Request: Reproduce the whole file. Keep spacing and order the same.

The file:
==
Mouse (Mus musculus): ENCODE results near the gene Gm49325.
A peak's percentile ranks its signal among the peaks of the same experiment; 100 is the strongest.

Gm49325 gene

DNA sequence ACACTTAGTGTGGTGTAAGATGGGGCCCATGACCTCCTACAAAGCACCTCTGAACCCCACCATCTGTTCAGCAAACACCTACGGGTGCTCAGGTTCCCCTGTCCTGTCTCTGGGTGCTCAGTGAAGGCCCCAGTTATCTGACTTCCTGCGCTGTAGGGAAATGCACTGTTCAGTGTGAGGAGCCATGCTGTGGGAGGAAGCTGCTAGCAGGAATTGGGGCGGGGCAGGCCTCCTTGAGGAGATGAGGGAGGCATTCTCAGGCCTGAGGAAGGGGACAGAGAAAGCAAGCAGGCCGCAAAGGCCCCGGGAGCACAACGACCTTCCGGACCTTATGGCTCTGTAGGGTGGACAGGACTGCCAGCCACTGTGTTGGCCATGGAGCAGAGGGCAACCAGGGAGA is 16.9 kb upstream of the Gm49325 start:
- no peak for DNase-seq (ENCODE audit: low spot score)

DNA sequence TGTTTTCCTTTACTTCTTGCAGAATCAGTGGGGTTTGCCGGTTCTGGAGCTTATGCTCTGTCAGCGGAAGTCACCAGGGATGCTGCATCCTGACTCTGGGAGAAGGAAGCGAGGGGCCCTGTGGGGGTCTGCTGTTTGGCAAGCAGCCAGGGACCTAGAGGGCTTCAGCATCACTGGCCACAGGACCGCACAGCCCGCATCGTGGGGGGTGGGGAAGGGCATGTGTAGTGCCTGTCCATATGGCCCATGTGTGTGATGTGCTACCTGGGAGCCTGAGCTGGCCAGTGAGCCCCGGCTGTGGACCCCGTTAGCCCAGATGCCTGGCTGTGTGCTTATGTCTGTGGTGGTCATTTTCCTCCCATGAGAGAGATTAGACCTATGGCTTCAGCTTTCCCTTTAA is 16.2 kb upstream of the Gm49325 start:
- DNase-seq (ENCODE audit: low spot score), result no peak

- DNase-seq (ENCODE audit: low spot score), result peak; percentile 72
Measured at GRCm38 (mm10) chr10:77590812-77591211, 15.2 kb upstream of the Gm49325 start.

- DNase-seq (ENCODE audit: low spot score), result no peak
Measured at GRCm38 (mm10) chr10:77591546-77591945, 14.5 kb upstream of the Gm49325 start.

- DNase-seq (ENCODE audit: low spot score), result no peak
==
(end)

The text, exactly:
Mouse (Mus musculus): ENCODE results near the gene Gm49325.
A peak's percentile ranks its signal among the peaks of the same experiment; 100 is the strongest.

Gm49325 gene

DNA sequence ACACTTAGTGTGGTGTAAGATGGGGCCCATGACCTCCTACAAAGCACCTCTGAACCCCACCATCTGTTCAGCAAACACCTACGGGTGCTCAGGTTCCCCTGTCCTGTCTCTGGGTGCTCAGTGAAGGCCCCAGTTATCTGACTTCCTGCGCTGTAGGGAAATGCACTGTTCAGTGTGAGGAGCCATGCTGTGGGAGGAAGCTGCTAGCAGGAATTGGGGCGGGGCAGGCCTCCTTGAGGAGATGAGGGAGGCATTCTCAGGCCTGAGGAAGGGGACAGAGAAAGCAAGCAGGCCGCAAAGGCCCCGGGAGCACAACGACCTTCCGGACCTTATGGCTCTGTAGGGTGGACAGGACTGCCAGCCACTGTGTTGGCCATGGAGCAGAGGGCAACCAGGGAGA is 16.9 kb upstream of the Gm49325 start:
- no peak for DNase-seq (ENCODE audit: low spot score)

DNA sequence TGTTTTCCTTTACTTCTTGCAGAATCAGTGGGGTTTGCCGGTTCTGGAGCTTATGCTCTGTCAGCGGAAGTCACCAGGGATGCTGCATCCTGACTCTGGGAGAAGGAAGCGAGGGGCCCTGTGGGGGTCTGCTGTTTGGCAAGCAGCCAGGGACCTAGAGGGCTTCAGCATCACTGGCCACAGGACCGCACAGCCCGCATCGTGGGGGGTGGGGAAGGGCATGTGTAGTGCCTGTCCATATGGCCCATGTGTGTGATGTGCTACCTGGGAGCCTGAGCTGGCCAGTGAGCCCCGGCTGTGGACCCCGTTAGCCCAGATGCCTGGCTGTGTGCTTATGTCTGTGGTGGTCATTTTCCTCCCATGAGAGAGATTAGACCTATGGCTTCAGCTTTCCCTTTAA is 16.2 kb upstream of the Gm49325 start:
- DNase-seq (ENCODE audit: low spot score), result no peak

- DNase-seq (ENCODE audit: low spot score), result peak; percentile 72
Measured at GRCm38 (mm10) chr10:77590812-77591211, 15.2 kb upstream of the Gm49325 start.

- DNase-seq (ENCODE audit: low spot score), result no peak
Measured at GRCm38 (mm10) chr10:77591546-77591945, 14.5 kb upstream of the Gm49325 start.

- DNase-seq (ENCODE audit: low spot score), result no peak